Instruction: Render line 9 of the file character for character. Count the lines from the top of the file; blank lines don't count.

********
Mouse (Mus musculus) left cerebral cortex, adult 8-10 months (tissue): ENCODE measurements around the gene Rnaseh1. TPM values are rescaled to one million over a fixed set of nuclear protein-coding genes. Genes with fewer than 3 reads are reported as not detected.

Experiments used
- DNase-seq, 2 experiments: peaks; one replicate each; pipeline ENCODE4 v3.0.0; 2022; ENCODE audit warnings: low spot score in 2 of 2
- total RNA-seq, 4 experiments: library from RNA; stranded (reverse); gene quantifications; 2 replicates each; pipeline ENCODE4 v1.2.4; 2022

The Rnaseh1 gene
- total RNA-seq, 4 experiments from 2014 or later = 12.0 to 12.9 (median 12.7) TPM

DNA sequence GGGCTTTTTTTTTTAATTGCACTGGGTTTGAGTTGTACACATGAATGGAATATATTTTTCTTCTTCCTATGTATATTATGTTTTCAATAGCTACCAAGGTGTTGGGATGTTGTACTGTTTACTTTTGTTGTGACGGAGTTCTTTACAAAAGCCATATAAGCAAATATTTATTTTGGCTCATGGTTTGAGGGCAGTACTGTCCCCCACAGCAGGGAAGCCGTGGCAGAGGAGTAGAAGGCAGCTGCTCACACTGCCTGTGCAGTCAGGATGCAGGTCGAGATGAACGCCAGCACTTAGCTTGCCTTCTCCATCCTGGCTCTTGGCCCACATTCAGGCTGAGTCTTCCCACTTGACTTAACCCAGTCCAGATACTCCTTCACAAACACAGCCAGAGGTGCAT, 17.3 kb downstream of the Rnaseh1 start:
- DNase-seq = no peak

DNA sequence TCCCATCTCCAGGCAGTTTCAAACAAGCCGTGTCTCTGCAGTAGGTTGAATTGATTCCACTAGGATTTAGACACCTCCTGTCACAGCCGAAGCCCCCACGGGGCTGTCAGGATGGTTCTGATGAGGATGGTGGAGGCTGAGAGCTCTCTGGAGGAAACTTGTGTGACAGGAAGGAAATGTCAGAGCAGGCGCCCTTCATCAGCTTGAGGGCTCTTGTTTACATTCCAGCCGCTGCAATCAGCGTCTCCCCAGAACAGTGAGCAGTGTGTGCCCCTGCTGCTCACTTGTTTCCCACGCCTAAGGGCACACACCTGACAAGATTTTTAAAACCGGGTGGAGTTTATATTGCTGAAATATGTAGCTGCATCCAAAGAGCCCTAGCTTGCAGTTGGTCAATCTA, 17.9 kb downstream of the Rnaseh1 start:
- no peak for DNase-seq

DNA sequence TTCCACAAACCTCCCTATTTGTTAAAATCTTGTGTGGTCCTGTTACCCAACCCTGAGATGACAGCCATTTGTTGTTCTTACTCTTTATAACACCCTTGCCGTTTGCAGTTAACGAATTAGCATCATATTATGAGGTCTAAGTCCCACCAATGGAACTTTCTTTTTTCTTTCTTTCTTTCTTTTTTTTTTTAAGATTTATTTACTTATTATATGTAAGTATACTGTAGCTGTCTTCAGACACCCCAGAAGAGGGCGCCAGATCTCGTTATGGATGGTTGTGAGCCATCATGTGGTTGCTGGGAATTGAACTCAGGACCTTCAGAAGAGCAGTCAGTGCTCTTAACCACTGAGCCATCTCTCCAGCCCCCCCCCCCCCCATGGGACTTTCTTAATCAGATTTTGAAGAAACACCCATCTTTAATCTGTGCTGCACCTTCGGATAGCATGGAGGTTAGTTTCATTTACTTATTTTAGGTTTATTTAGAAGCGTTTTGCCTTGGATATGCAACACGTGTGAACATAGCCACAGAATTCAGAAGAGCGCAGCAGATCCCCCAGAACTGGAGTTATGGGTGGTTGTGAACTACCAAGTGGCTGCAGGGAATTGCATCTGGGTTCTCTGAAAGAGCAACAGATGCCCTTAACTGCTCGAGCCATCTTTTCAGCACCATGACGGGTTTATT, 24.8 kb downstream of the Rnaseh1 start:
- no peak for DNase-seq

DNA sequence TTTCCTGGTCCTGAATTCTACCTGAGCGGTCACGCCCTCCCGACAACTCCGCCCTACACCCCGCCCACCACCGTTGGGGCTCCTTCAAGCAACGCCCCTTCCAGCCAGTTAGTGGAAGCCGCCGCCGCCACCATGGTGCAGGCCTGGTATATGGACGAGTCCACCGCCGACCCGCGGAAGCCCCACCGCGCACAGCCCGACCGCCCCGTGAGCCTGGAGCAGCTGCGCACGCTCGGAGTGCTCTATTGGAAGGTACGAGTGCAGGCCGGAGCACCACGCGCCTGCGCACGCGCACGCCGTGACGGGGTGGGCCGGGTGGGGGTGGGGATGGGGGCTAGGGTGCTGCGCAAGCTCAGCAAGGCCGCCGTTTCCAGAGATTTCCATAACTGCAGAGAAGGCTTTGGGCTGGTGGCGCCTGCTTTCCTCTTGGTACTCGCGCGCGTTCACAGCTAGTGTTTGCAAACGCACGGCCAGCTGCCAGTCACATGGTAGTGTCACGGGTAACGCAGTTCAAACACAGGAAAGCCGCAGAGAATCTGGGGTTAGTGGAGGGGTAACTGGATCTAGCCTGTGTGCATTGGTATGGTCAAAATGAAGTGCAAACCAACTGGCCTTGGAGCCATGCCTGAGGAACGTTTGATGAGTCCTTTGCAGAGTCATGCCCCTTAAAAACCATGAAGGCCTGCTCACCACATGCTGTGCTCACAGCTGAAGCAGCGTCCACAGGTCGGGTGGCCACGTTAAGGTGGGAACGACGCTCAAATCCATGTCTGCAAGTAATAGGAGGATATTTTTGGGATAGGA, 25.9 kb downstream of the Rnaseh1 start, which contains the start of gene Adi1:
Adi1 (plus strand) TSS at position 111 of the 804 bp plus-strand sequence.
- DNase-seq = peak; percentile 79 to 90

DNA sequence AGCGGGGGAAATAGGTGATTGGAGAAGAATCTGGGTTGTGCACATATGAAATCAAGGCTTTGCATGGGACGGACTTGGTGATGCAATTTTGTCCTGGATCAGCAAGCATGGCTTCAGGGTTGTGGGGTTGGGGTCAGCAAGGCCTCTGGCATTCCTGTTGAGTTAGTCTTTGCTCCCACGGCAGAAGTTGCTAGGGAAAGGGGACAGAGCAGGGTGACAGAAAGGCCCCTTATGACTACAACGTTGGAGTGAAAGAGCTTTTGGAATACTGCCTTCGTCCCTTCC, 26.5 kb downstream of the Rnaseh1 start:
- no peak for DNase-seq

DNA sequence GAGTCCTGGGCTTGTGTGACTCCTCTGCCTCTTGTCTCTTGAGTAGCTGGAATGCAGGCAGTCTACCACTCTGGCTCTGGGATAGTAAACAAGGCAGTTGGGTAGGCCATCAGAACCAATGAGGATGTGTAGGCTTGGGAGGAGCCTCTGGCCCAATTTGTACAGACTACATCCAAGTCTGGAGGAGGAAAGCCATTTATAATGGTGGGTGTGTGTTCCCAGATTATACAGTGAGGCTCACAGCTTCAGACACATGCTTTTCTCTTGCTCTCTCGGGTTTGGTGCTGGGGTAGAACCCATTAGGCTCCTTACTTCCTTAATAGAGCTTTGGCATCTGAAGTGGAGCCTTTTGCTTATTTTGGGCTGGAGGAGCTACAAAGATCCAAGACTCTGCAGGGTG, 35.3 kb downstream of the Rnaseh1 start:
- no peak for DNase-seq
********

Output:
DNA sequence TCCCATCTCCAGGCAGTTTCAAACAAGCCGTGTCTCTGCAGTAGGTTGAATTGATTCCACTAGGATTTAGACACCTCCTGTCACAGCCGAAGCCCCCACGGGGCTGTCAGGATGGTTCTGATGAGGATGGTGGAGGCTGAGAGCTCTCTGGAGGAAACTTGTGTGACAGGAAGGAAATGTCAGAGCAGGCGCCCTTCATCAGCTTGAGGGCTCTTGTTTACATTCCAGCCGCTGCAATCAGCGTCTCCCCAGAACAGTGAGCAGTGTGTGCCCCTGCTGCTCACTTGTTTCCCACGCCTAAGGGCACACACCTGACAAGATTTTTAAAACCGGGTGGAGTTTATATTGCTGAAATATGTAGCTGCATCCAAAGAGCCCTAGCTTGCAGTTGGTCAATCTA, 17.9 kb downstream of the Rnaseh1 start: